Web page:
Tech by VICE

Microsoft Employees Support Chinese Developers Fighting for Fair Labor Practices

Thirty employees at Microsoft and GitHub stood in solidarity with the Chinese tech labor protest 996.ICU.

by Sarah Emerson
Apr 22 2019, 9:19pm

Image: Flickr

A group of Microsoft and GitHub employees stood in solidarity with a Chinese tech labor movement called 996.ICU on Monday.

The name refers to “grueling and illegal” conditions that Chinese tech workers often endure—a 9 a.m. to 9 p.m. workday, six days per week.

“By following the ‘996’ work schedule, you are risking yourself getting into the ICU (Intensive Care Unit),” the movement has said, noting that the schedule violates Chinese labor laws.

Thirty people who identified as employees of Microsoft and GitHub (which is owned by the former) posted their support to GitHub, where the 996.ICE project has largely organized in the past.

In an email, the group behind the post, Microsoft Workers 4 Good, told Motherboard that they created the statement after learning the movement is being censored in China.

“In response to these events, we, the workers of Microsoft and GitHub, support the 996.ICU movement and stand in solidarity with tech workers in China,” the post says. “We know this is a problem that crosses national borders. These same issues permeate across full time and contingent jobs at Microsoft and the industry as a whole.”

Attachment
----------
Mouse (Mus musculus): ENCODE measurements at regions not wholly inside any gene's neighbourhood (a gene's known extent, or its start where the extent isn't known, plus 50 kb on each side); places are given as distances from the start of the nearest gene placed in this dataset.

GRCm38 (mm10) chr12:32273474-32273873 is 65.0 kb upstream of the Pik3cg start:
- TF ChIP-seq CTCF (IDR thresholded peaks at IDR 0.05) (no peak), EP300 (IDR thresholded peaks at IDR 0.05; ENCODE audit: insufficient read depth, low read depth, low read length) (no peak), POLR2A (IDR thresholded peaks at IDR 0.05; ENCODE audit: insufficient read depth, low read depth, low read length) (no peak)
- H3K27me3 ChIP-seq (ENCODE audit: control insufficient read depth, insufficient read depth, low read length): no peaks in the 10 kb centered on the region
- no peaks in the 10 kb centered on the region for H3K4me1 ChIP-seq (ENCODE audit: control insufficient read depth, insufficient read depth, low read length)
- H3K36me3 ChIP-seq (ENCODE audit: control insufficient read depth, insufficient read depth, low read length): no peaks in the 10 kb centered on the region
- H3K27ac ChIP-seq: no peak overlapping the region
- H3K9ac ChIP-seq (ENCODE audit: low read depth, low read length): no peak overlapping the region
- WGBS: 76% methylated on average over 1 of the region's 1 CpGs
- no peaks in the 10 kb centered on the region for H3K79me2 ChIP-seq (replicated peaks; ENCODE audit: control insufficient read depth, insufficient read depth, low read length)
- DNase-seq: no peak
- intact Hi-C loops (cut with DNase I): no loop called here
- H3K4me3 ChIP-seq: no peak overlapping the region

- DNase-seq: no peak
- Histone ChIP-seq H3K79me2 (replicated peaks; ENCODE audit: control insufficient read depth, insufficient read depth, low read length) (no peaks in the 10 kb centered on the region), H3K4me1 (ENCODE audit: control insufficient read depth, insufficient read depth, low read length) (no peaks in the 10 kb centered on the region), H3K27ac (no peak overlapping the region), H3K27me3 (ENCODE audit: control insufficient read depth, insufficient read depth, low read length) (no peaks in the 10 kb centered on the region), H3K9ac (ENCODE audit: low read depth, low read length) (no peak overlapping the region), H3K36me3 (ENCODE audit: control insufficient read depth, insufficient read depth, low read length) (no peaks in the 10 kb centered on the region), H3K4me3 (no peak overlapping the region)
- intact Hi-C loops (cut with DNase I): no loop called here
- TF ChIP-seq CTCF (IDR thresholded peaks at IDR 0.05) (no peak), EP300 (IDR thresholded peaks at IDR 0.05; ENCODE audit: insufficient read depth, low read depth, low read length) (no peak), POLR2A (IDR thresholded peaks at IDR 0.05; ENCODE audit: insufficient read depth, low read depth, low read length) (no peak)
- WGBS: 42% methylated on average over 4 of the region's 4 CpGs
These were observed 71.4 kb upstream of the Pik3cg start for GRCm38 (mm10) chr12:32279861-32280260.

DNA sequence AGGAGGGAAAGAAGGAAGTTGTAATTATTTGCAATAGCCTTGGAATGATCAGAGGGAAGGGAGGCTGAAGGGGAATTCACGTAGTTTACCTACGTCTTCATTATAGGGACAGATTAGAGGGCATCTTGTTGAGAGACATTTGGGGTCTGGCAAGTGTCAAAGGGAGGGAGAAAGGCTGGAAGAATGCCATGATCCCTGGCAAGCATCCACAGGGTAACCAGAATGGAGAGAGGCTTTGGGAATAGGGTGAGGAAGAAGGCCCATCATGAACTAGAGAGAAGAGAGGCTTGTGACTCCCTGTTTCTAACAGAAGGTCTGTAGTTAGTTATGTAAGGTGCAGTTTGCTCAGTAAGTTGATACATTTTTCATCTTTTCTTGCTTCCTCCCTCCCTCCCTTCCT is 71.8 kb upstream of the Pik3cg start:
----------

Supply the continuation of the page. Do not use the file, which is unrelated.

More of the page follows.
The project is one of GitHub’s fastest growing repositories, according to the post, and has been starred (or bookmarked) by users more than 200,000 times.

As Motherboard reported this month, the protest movement began on Chinese social media where tech workers anonymously shared stories about long working hours and incommensurate pay. Their dialogue moved to GitHub where workers hatched a plan to bake an anti-996 license into open source software; a way to force companies to respect labor laws.

That effort now exists as an expansive repository, part of which has been translated into 25 languages. Access to the hub has since been restricted by some Chinese browsers, such as those by Tencent and Alibaba, and members worry that Microsoft and GitHub may be forced to do the same.

“It makes sense that there would be pressure on Microsoft and GitHub to censor too,” a Microsoft Workers 4 Good member told Motherboard. "We hope to get institutional support Microsoft and GitHub as an outcome of this letter.”

Neither Microsoft nor GitHub responded to Motherboard’s request for comment.